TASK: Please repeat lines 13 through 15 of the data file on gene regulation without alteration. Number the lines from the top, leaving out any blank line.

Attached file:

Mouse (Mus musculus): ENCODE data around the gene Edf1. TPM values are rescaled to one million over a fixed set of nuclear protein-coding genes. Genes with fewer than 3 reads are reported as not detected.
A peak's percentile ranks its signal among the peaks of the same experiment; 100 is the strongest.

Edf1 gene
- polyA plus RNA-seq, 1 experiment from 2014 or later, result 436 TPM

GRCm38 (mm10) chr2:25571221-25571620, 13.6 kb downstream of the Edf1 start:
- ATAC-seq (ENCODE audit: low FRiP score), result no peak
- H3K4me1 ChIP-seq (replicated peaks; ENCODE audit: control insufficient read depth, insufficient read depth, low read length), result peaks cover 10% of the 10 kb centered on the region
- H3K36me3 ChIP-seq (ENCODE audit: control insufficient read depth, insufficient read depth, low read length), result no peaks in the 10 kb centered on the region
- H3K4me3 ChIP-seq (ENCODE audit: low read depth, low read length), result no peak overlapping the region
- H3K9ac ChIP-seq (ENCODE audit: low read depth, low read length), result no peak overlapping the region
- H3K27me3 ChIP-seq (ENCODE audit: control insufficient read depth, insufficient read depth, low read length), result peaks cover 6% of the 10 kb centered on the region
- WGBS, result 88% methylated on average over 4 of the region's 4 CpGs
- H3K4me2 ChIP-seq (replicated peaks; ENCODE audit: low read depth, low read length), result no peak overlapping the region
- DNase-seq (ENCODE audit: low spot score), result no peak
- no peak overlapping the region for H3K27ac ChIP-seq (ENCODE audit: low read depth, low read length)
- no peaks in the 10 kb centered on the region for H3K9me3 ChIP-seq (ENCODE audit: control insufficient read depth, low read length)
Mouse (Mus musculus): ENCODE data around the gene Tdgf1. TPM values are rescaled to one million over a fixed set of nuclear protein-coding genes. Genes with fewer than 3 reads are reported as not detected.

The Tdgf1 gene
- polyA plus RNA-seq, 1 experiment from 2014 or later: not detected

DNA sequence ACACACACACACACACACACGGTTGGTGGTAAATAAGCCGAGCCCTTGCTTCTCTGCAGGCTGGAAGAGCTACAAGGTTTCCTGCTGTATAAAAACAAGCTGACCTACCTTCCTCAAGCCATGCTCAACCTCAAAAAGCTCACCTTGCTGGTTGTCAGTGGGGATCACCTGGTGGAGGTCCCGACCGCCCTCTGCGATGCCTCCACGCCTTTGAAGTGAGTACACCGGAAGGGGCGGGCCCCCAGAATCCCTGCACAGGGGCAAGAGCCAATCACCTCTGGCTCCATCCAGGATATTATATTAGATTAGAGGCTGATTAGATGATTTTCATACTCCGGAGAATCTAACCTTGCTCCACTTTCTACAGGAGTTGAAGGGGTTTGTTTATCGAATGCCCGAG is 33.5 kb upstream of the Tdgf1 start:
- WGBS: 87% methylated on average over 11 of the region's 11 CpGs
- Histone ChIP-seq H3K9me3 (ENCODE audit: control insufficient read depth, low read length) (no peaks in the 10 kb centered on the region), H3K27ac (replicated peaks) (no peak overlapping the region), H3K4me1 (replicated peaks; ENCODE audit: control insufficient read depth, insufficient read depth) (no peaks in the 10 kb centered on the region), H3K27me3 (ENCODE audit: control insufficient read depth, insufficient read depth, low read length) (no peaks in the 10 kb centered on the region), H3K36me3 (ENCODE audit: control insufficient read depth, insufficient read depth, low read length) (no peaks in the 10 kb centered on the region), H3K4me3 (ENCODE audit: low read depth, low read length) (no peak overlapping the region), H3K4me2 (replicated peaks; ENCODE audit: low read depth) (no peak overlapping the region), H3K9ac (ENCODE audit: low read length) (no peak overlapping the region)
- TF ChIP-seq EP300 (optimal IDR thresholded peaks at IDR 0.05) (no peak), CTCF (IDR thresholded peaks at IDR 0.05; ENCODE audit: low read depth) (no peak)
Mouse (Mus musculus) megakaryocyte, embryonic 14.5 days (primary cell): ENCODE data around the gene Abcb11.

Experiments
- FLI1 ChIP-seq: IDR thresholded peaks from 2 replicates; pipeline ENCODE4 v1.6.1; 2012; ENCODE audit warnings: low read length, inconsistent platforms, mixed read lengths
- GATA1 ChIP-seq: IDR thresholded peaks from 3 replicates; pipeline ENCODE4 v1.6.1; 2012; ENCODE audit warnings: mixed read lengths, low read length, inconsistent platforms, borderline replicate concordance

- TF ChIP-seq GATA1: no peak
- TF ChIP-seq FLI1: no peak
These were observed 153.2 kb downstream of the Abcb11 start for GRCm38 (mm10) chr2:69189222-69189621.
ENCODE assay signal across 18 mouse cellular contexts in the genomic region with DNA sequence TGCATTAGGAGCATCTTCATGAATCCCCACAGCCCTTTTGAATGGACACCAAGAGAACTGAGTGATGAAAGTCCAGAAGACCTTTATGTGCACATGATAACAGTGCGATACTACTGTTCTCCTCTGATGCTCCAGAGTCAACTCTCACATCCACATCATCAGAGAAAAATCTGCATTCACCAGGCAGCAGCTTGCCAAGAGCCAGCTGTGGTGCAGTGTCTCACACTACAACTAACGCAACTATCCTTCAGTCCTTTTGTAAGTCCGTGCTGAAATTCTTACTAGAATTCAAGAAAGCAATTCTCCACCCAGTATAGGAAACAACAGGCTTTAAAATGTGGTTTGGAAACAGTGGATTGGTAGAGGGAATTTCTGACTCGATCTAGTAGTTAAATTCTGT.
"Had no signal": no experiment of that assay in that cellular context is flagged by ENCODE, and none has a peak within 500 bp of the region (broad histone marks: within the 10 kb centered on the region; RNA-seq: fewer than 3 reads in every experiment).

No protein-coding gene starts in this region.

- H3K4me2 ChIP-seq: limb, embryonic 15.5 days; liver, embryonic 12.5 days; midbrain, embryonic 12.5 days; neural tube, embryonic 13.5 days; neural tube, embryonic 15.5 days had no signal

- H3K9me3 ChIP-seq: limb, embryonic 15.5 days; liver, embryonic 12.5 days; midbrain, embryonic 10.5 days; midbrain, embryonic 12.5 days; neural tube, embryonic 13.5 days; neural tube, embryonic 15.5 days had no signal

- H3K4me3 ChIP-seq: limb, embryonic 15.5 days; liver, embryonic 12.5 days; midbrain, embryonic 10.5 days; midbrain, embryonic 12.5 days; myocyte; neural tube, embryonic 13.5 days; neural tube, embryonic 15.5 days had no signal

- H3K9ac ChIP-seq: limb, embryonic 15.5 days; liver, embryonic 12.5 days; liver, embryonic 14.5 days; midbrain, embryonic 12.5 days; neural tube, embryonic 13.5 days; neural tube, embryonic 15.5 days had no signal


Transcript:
- H3K4me2 ChIP-seq (replicated peaks; ENCODE audit: low read depth, low read length), result no peak overlapping the region
- DNase-seq (ENCODE audit: low spot score), result no peak
- no peak overlapping the region for H3K27ac ChIP-seq (ENCODE audit: low read depth, low read length)